Humility about our ability to plan or steer the future from the top down should be the chief virtue of tech regulators. We’re fond of quoting Hayek’s great line that “The curious task of economics is to demonstrate to men how little they really know about what they imagine they can design.”

So it’s worth remembering what Hayek said on this day 39 years ago, when he accepted his Nobel Prize in economics, about the danger of that Prize helping to entrench technocratic experts:

I am not sure that it is desirable to strengthen the influence of a few individual economists by such a ceremonial and eye-catching recognition of achievements, perhaps of the distant past.

I am therefore almost inclined to suggest that you require from your laureates an oath of humility, a sort of hippocratic oath, never to exceed in public pronouncements the limits of their competence.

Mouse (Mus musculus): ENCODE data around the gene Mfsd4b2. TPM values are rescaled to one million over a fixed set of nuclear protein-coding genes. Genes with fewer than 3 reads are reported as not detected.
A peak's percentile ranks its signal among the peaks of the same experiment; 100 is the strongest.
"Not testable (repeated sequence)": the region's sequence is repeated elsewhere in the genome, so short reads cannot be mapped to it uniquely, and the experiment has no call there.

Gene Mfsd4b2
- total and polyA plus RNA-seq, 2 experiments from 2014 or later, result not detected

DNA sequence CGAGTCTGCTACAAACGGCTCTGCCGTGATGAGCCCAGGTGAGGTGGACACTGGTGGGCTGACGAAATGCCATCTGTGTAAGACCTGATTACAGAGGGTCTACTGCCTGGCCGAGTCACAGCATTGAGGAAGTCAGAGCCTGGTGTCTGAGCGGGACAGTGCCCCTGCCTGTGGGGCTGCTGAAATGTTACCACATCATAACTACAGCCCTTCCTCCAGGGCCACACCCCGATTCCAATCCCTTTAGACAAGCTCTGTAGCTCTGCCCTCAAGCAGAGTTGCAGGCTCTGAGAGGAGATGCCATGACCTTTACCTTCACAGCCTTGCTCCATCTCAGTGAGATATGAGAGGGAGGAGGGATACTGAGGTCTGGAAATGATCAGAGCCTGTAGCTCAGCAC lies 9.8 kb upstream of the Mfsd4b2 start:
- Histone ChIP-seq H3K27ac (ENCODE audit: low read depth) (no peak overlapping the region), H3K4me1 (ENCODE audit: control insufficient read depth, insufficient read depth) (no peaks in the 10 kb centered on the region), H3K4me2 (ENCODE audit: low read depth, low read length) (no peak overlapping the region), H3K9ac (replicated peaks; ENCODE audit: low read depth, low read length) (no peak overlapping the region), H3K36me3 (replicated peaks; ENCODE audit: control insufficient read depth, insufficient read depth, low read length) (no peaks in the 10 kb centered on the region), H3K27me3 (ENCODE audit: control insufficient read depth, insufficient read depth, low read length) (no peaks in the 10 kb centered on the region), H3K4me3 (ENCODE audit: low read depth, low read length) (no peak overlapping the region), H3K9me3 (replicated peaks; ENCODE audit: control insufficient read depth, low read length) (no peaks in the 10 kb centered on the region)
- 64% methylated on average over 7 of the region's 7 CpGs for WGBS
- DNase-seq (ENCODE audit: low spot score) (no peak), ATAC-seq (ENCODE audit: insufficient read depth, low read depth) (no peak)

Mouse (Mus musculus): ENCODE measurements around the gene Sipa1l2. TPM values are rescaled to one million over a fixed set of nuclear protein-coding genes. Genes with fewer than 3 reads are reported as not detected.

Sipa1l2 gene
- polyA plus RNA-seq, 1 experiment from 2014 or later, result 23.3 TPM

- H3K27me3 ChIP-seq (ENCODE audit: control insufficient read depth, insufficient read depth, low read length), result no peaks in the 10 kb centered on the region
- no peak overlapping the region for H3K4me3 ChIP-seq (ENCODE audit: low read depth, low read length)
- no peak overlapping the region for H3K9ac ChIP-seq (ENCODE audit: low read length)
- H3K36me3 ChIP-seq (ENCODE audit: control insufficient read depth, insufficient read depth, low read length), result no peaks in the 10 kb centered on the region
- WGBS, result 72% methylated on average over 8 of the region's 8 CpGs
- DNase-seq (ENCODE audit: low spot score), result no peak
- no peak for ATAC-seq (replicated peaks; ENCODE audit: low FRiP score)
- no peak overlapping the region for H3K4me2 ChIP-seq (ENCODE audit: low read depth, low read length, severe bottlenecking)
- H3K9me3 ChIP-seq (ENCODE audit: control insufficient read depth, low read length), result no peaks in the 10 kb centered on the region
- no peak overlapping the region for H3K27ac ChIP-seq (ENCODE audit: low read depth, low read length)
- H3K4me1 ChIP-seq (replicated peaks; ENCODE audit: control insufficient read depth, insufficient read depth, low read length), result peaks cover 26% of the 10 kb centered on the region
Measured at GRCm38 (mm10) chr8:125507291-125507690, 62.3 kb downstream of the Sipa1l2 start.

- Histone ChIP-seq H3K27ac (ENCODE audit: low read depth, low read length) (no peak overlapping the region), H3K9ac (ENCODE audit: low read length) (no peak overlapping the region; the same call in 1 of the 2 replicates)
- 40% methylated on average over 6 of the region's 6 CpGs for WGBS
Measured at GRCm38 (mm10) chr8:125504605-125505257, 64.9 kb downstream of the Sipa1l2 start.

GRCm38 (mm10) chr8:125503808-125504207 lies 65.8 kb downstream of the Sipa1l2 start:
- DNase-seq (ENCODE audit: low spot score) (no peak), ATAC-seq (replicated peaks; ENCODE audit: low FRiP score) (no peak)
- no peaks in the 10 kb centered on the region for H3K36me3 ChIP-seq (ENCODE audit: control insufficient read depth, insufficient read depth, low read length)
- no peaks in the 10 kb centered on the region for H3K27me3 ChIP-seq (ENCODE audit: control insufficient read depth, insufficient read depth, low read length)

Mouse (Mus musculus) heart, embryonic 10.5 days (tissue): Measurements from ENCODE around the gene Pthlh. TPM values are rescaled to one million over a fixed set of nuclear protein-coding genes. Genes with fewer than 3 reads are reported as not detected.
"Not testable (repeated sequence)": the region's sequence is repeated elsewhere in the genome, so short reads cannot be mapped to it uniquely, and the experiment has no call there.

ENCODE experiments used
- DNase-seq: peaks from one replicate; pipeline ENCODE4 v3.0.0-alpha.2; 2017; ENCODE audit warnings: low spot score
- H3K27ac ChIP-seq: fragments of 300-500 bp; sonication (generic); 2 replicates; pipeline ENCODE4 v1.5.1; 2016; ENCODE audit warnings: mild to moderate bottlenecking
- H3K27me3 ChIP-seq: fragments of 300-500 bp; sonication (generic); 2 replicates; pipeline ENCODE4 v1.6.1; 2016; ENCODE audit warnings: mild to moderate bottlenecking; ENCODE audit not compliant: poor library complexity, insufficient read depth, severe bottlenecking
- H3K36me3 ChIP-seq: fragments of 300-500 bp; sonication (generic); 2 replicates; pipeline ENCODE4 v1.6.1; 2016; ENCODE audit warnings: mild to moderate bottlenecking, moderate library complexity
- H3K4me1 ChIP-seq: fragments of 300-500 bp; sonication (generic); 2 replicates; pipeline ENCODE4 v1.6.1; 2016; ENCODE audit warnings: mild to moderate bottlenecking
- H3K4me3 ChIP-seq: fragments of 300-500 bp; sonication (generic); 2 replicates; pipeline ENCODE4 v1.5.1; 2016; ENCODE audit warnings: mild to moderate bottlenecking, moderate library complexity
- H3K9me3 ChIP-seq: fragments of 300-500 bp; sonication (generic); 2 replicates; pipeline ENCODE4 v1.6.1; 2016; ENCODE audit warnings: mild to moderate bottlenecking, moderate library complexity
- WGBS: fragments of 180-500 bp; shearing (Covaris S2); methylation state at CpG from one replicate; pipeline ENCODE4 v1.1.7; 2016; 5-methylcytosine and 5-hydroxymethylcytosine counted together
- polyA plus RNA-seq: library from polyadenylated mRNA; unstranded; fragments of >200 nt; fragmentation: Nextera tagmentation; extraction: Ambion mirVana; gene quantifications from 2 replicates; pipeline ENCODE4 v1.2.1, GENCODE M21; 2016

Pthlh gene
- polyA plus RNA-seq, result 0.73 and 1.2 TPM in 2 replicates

We urged something similar earlier this year in a coalition letter urging the Senate to “look foremost for humility as both a guiding principle and a personal characteristic of the candidates” for the top roles at the FCC and FTC:

Many of those who follow Internet policy assume simply that we need more tech-savvy regulators — in other words, better technocrats. Tech-savvy is important, but not as important as appreciating that even the smartest among us don’t know what the future will look like or how to get there — as if “there” were a single place. Beware those who talk about “steering” technological change, “comprehensive” approaches, or “pulling policy levers.” These technocratic buzzwords reveal a fundamental misconception: that a better future can be engineered from the top down.

Instead, the first rule for policymakers should be: First, do no harm. We need regulators who can resist the frequent urge to “do something” about problems that are rapidly mooted by technological change anyway